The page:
The trend of station groups creating and syndicating their own shows has proven itself as a worthy way to create cost-effective programming that speaks to local and regional audiences, according to a panel of executives who spoke Wednesday at NATPE.
Station groups are unlikely to pull back on the amount of original entertainment programming they are producing, according to panel of senior executives, who see localism as their differentiator in an increasingly disrupted media environment.
“We will continue to do more,” predicted Ken Reiner, VP programming at Raycom Media, which participates in a development consortium with Cox Media Group and E.W. Scripps. “There’s a good formula there. We’ve gotten to the point where we think the model does well.”
Brian Lawlor, president of local media at E.W. Scripps, agreed. “Our brands are local,” he said. “That’s where we are differentiated and that’s important to our long term viability.”
Economics also drive the move toward more production of shows that are syndicated across entire station groups or much of the U.S. “We are still reliant on ad revenue,” said Larry Wert, president of Tribune Broadcasting. “Content is being made with a lot of monetization runways that we don’t have access to and our ad marketplace is declining. If it doesn’t get done at the studio level where we can monetize it” syndicated programming will be unattractive.
The syndication community’s continued tendency to sell new first run shows with two year deals also hurts the industry’s ability to launch new shows, panelists said, because the habit keeps failing shows on the air well past their economic viability for TV stations.
“The length of syndicated contracts hurts creativity,” Wert said.
Agreeing with him was Ira Berntein, moderator of the session and co-president of program supplier Debmar-Mercury. “The failure [of a show] doesn’t matter as much as the length of the failure.”
Station groups have fought back, in part, by expanding the number of hours they devote to news.
Tribune has increased news by 35% in the past five years, Wert said, while Reiner noted that Raycom has upped its news schedule by 25%.
There’s a limit to how much a group can rely on expanding news, Lawlor said. “We have to be careful not to overexpose news,” he said. “There’s a good profit margin but if you expand too much you water down the product.”
Scripps responded to that need by developing Pickler & Ben, an hour-long talk strip hosted by country singer Kelly Pickler and one-time New York news anchor Ben Aaron, and which was given the green light for Season 2 on Tuesday. “The benefit of Pickler & Ben is in scale,” Lawlor said. “We started looking at when contracts would come up and we knew we would have 3 p.m. open in all our markets so we strategically planned for that.”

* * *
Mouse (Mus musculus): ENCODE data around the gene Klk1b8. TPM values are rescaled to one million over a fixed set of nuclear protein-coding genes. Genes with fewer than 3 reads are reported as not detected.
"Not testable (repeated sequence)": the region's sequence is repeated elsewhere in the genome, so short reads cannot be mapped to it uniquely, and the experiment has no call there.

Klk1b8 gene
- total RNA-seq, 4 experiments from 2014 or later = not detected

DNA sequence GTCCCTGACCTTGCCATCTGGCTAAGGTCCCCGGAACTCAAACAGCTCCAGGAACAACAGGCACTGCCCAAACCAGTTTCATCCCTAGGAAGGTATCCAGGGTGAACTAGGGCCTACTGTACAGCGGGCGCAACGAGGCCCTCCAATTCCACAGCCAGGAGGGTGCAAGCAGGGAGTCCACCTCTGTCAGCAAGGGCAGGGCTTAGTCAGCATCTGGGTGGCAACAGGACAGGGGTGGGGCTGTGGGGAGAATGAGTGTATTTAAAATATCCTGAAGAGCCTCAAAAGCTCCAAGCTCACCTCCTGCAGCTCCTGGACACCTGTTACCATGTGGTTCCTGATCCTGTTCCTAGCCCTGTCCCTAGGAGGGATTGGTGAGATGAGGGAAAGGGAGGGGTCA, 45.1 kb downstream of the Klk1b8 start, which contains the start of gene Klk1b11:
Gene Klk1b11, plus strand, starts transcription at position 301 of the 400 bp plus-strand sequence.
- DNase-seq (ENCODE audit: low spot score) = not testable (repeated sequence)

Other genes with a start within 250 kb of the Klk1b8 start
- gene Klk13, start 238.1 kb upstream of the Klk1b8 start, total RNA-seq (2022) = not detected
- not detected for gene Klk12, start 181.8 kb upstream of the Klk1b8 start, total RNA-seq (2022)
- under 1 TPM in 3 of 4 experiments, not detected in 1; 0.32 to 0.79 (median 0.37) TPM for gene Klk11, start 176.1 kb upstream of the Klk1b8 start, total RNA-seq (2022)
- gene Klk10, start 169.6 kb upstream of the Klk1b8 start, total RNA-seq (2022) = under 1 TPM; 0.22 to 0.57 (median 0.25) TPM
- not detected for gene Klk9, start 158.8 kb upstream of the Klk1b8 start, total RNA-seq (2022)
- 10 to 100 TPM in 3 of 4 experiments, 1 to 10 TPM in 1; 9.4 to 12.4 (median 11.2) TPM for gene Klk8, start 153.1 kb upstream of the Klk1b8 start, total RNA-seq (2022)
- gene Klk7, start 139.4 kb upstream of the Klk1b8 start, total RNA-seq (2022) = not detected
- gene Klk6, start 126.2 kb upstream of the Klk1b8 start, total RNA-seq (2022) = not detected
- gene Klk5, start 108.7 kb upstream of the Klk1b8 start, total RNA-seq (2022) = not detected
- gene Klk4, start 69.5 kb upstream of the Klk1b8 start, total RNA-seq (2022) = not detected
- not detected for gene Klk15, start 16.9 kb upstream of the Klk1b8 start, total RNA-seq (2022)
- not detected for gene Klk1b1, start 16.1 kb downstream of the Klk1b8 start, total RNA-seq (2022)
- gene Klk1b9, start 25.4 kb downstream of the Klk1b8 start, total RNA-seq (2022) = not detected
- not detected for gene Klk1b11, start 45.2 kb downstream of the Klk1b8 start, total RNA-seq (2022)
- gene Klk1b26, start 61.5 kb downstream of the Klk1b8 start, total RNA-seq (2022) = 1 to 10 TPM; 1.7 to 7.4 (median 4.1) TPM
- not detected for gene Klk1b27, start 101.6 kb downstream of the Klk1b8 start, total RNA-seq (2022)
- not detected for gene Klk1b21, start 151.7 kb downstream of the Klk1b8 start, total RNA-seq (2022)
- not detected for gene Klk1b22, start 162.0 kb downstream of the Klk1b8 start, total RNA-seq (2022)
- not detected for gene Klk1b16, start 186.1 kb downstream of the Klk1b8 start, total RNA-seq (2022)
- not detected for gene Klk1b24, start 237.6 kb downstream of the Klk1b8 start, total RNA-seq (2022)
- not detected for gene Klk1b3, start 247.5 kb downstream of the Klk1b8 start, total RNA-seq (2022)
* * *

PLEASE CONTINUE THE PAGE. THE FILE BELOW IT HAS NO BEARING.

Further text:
Scripps airs Pickler & Ben in that 3 p.m. slot where it leads into news.
Pickler & Ben, which is produced in Nashville, also offers a voice to a part of the country not often heard from on national TV.
“We are a Midwest company,” he said. “Pickler & Ben lets us be in touch with different parts of the country.”
In another attempt to produce news without watering down its local product, Scripps has developed The Now, a hybrid of local and national news that relies on content produced and shared by the company’s stations. “It allows for longform storytelling,” Lawlor said. We are trying to engage audiences in different ways.”
Asked to predict how their business will be different five years from now, Wert suggested the industry’s move to ATSC 3.0 will fuel a change in the way stations relate to viewers. “It will be all about the IP connection coming up and the business models that support it.”
Lawlor predicted much will change. “IP, ATSC 3.0 will bring an opportunity to speak one to one to people,” he said. “Measurement will be different and what will the network affiliate relationship look like?”
Reiner expects to see OTT channels that will be more localized and have bigger, better sales forces. “Our big expansion is in evolving our sales teams. We want more people on the street. We have gone through two evolutions of getting more people on the street.”
Ownership consolidation will influence the future, panelists agreed, although Reiner predicted the pressure to merge will be felt most pressingly among publicly held groups.
Wert hoped that TV will not follow radio’s example and cut down on localism to take advantage of the cost savings as groups expand. “If we look at radio in the ’90s, you saw two super groups emerge and they de-localized and self-created some problems,” he said. “I hope our industry looks hard at that.”
See more NATPE 2018 coverage here.